There is a main scheme and also schemes for Community run and Heritage Green spaces, which have slightly different sets of assessment criteria. The main scheme usually involves two judges making the assessment, whilst at community spaces a lone judge does this.  In the main scheme a ‘desk assessment’ of the Management Plan for the site is carried out and this is followed up with a ‘field assessment’ which gives the chance to check out questions arising from the desk assessment and to examine other issues on the ground. Applicants have to pass both the desk and field assessments and achieve a minimum score to be awarded a ‘Green Flag’. Judges don’t only give scores to the space but also look at the strengths it has against the different criteria and include recommendations designed to help the site improve, where appropriate. This full feedback is, I think, one of the best features of the scheme.

Yesterday I travelled to Suffolk to judge a community – run green space in the village of Elmswell, called ‘Lukeswood’. I was met by the Chair and Vice Chair of ‘Elmswild’ (the group that runs the wood) and given a tour of their site. Here, a group of volunteers aim to improve existing habitats and create new ones, so as to establish a mosaic of woodland, open grassy rides, hedgerows, pond and a wildflower area. The project is focused on involving and benefiting the local community as well as raising awareness of the rarest habitats and species on the site and educating about how these can be protected. Formerly an area of agricultural ‘set aside’ this space of about 9 acres is at the centre of the village next to allotments and cemeteries. Tree planting began in 2010. Early in 2011, with the help of children from Elmswell Primary School, the 1683rd tree was planted – fulfilling a pledge to plant one tree for every house in the village! Over the years the Group plan to plant many more. Lukeswood was named after the Reverend Luke, Rector of Elmswell in the 1860s – described as a ‘Victorian whizzkid’ who introduced many changes, including building the village school. The group like to think that, were he still here today, he would approve of their plans and would enjoy seeing this new addition to the village develop over the coming years. And thanks to continuing fund raising efforts Elmswild have finally succeeded in securing the remaining few acres of land where they plan to establish an orchard (featuring Suffolk varieties of apple).

Whilst I was in the area I popped over to Bury St. Edmunds, where another long-established Green flag site – the Abbey Gardens in the centre of town- is in it’s spring glory (though I wasn’t there to judge it for the Green Flag). It has a long established tradition of seasonal planting in many formal beds. At this time of year – especially as the spring flowers are blooming rather late – it is a fantastic sight. First laid out as a Botanic Garden in 1831, in addition to the formal layout of the central area, there is are open grass areas surrounding the Abbey ruins and an aviary, bowling green, bird feeding area, water, herb and sensory gardens, and a children’s play area.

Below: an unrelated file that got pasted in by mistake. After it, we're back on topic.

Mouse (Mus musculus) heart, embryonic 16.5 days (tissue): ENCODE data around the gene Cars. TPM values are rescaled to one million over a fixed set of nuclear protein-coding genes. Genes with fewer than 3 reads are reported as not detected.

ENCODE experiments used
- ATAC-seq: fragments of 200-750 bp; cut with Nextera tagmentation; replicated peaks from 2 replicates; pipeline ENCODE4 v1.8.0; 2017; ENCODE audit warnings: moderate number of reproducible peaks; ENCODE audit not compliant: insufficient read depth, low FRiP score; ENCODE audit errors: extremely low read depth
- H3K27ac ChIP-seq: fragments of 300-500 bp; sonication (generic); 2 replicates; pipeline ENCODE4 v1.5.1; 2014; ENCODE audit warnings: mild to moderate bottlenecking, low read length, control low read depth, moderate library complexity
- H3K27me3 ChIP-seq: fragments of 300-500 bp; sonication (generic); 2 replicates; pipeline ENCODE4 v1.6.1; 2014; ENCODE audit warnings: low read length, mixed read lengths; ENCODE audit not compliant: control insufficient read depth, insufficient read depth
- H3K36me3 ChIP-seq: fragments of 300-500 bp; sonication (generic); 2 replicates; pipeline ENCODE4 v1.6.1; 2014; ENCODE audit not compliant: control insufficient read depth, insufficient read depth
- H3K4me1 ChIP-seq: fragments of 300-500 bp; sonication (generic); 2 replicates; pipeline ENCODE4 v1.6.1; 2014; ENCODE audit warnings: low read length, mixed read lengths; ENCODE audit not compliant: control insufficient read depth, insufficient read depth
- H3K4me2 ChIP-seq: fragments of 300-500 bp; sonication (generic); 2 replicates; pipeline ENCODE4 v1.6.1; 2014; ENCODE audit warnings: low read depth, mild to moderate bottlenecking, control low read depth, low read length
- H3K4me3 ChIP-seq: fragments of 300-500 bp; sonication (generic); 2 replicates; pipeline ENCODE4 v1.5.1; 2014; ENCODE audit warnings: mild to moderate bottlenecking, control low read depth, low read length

Last week, with my co – judge, I visited and judged the woodland area known as ‘Pretty Corner Wood’ in north Norfolk. This is a site managed in two parts, one by the District Council (which was the focus of the green flag assessment) and the other part by the Woodland Trust. The wood sits adjacent to the town of Sheringham and provides a wonderful scene of mixed woodland and some glades and other areas, visited in the main by local residents. Recently the Council has been successful in securing funding to bring about a range of improvements to the wood which included putting in a new pathway suitable for wheelchair users that leads to a splendid view of the sea and wind farms on the horizon, as well as a wooden sculpture trail. The woodland is carefully managed to ensure the right mix and density of species and the Council has also sown a wild flower area close to the open glade that makes a great picnic spot. A privately run Tea Rooms also provides a convenient refreshment stop.

Of course I can’t give away any information about how these two sites have faired in this year’s judging, but suffice it to say that they both provide wonderful natural resources to their local communities and are clearly loved by those involved in running and improving them. Its this sort of commitment that not only creates great open spaces for everyone to enjoy today and into the future, but can generate fantastic community spirit.

Green Flag Award home page


Green Flag Award Website

Elmswild website

Pretty Corner Wood information

Abbey Gardens

Old School Gardener